This is a rush transcript from "On the Record," March 22, 2012. This copy may not be in its final form and may be updated.
GRETA VAN SUSTEREN, FOX NEWS HOST: Now, this one is stunning. Members of Congress had to pass a bill to stop themselves from doing what the rest of us already know is wrong. A new bill bans insider trading in Congress but that is not all it bans. Senator John McCain goes "On the Record."
VAN SUSTEREN: Senator, nice to see you, sir.
SEN. JOHN MCCAIN, R-ARIZ.: Thank you, Greta.
VAN SUSTEREN: Let me start with the recent tweet of yours that says "Good news. Senate just passed stock act with amendment banning outrageous bonuses for Fannie and Freddie excess. Next step POTUS signed into law." So you like this?
MCCAIN: I like the stock act. I think it is an important signal to send, although I don't think it has as much impact as it is advertised. But we did have an amendment on it to cut out the outrageous bonuses for Fannie and Freddie execs. And they claim they can't attract good people unless they pay them $500,000, $700,000 in bonuses when we have people who are serving in the military in the cabinet and many other positions of responsibility.
So I thought we had maybe some patriotic Americans who would like to sort out this mess of Fannie and Freddie without having to have hundreds of thousands of dollars in bonuses. By the way, their predecessors, as you know, ripped off millions.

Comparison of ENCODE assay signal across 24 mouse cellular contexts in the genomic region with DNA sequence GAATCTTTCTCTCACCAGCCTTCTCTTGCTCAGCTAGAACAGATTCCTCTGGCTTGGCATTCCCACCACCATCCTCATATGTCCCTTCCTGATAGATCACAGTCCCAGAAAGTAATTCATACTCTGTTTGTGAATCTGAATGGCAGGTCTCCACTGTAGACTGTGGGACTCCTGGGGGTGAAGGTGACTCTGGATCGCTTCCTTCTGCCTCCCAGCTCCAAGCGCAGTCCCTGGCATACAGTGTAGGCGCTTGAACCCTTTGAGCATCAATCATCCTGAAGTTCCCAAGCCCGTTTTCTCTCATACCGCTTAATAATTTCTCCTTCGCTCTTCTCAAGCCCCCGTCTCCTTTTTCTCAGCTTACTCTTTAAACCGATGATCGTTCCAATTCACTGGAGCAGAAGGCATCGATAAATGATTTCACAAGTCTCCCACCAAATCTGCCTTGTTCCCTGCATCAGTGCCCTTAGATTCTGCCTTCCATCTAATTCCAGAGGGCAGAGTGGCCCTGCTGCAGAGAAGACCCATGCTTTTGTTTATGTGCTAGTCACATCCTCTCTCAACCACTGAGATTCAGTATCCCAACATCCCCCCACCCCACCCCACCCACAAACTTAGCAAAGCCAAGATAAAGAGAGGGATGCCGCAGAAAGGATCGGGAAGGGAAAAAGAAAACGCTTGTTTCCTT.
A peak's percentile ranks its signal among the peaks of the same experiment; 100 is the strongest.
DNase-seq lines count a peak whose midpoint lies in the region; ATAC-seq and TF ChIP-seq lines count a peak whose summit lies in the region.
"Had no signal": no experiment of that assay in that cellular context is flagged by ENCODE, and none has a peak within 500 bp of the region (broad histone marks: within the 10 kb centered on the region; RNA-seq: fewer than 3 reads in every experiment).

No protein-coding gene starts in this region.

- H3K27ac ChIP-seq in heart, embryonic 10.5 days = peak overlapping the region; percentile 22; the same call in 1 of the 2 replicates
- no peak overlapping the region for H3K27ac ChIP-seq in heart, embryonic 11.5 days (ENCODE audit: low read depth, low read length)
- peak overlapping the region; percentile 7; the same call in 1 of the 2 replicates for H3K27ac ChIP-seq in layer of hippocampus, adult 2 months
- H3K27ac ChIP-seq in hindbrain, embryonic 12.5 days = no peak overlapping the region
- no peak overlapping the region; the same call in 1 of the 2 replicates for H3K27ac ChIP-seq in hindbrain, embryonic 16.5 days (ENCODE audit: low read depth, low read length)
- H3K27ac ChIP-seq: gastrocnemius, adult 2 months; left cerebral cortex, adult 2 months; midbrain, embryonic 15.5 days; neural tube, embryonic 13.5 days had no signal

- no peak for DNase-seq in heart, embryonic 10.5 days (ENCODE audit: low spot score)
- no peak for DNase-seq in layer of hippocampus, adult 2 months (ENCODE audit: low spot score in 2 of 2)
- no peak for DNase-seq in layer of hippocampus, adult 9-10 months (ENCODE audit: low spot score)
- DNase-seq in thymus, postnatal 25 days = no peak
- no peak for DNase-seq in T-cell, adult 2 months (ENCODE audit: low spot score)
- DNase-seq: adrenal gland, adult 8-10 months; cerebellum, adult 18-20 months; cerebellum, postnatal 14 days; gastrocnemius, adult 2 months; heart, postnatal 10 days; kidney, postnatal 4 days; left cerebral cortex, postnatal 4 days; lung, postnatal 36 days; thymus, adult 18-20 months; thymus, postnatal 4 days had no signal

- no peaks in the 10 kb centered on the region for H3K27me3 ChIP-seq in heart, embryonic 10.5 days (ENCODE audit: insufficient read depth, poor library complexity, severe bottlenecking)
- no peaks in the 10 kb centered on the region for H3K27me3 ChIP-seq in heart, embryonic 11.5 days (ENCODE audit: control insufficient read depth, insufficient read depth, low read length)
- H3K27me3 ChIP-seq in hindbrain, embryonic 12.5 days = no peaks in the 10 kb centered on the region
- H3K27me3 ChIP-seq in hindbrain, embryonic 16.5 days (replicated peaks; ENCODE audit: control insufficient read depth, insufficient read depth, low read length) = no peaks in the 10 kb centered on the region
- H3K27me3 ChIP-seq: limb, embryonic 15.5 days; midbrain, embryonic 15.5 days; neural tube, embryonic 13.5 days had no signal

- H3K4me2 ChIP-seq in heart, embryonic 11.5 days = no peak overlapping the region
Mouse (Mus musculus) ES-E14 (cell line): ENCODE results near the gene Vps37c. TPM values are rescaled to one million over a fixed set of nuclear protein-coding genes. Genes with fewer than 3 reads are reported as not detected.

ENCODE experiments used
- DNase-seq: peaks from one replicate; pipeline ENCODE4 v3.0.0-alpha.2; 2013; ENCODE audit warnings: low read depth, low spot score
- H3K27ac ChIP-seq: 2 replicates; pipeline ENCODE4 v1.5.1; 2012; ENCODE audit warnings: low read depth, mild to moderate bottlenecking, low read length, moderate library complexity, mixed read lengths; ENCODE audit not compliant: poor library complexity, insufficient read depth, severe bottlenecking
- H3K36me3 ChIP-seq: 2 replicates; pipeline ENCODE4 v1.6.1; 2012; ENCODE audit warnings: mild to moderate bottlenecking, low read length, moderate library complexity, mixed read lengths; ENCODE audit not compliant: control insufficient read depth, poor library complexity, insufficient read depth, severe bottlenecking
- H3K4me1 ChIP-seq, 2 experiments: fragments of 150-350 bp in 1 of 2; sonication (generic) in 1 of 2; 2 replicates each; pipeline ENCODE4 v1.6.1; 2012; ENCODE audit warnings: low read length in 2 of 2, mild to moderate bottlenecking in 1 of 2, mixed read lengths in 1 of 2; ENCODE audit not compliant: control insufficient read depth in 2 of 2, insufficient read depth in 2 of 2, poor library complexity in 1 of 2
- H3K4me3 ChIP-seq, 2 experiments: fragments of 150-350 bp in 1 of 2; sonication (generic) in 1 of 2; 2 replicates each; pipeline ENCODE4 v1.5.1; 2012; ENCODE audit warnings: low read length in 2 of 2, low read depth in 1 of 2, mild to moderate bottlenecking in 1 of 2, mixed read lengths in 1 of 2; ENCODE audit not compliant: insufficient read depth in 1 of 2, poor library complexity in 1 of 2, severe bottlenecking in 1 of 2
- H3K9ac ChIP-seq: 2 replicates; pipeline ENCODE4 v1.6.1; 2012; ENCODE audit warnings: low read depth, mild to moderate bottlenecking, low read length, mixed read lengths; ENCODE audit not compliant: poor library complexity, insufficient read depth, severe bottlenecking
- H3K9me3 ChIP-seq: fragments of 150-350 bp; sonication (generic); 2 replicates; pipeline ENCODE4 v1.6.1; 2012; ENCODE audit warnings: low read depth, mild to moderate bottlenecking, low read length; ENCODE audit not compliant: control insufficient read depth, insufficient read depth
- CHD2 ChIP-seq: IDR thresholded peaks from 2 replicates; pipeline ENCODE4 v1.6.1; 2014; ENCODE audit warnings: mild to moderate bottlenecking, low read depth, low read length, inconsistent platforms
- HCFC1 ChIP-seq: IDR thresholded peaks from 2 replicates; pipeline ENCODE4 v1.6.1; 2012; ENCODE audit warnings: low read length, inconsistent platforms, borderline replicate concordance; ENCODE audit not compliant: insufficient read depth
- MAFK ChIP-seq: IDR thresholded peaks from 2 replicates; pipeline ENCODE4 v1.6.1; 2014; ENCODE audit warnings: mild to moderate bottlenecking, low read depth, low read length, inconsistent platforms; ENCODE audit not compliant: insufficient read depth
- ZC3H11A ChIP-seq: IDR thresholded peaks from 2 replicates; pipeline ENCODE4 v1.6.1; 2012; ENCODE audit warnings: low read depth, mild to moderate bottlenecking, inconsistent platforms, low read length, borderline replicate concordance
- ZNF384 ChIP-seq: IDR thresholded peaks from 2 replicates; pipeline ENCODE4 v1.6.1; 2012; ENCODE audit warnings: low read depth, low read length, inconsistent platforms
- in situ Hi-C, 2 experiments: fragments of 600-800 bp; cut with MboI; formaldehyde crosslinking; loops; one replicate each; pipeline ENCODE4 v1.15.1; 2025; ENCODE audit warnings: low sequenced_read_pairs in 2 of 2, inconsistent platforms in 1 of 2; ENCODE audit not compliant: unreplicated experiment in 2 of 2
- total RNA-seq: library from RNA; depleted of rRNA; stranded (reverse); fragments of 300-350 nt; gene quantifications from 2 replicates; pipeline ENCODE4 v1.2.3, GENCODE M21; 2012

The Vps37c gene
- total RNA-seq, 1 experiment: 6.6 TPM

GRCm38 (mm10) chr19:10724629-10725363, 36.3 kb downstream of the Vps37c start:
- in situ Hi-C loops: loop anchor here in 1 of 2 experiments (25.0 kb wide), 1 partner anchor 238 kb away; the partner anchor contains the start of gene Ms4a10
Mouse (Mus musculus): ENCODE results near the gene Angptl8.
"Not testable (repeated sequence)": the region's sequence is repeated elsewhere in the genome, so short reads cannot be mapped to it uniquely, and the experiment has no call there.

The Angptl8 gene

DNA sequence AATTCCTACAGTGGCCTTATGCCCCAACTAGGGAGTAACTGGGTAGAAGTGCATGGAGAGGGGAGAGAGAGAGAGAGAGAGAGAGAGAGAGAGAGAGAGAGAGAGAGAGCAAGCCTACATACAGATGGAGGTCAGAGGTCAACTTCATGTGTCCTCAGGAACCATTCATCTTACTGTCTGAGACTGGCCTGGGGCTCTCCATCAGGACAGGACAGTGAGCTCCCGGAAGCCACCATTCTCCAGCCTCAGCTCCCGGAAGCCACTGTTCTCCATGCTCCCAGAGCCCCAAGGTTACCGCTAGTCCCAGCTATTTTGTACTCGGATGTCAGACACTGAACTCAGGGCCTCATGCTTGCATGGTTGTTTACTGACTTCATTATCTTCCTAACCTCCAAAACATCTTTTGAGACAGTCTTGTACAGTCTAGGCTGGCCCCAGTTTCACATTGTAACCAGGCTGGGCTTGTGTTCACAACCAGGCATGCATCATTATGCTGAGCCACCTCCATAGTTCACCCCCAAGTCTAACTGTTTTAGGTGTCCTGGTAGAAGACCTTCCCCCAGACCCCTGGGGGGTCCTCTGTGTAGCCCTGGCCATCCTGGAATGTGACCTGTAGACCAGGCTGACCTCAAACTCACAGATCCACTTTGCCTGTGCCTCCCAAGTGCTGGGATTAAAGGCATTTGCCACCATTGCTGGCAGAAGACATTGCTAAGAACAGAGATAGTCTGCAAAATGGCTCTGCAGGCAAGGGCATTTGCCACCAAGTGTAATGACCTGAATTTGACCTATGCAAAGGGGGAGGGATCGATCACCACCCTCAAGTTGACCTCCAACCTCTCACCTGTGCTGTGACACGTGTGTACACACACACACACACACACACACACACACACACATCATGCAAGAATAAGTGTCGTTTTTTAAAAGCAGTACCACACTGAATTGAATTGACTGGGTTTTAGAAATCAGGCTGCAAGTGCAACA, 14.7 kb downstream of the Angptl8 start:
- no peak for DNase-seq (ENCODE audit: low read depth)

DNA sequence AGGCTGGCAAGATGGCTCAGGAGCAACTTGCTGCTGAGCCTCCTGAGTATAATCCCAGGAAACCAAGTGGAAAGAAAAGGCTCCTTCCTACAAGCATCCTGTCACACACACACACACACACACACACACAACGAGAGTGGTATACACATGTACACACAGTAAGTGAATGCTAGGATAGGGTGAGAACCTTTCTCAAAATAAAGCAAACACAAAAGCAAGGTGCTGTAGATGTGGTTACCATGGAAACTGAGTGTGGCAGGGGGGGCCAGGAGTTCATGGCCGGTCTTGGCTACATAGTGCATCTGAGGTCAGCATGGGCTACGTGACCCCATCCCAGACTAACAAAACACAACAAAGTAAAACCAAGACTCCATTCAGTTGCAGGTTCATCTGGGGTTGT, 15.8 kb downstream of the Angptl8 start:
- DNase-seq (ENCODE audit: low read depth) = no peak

VAN SUSTEREN: We are even paying for their legal fees. It is extraordinary. They are being investigated for ripping us off and we are paying their legal fees.
MCCAIN: And we're paying millions in legal fees.
VAN SUSTEREN: Tens of millions.
MCCAIN: You can't make that up. Instead they should be forced to give the money back. And they were, what, $50 million, Johnson, Raines, a whole bunch of those guys --
VAN SUSTEREN: A full employment act for lawyers. Send 12 lawyers to a deposition knowing that the taxpayers will pay it for the people being investigated for cheating the taxpayers.
MCCAIN: And then you wonder why the American people are cynical.
VAN SUSTEREN: The stock act, this is another one I don't get, though. You've now passed a stock act which says it is improper to do insider trading. Did you all not see Wall Street being hauled away with handcuffs that you need a special law to tell you this is a lousy idea, that this is skimming and cheating?
MCCAIN: Well, one would think that this act was not necessary, that we could expect through rather ethics rules that we have and an ethics committee. But if it makes people feel better, then fine.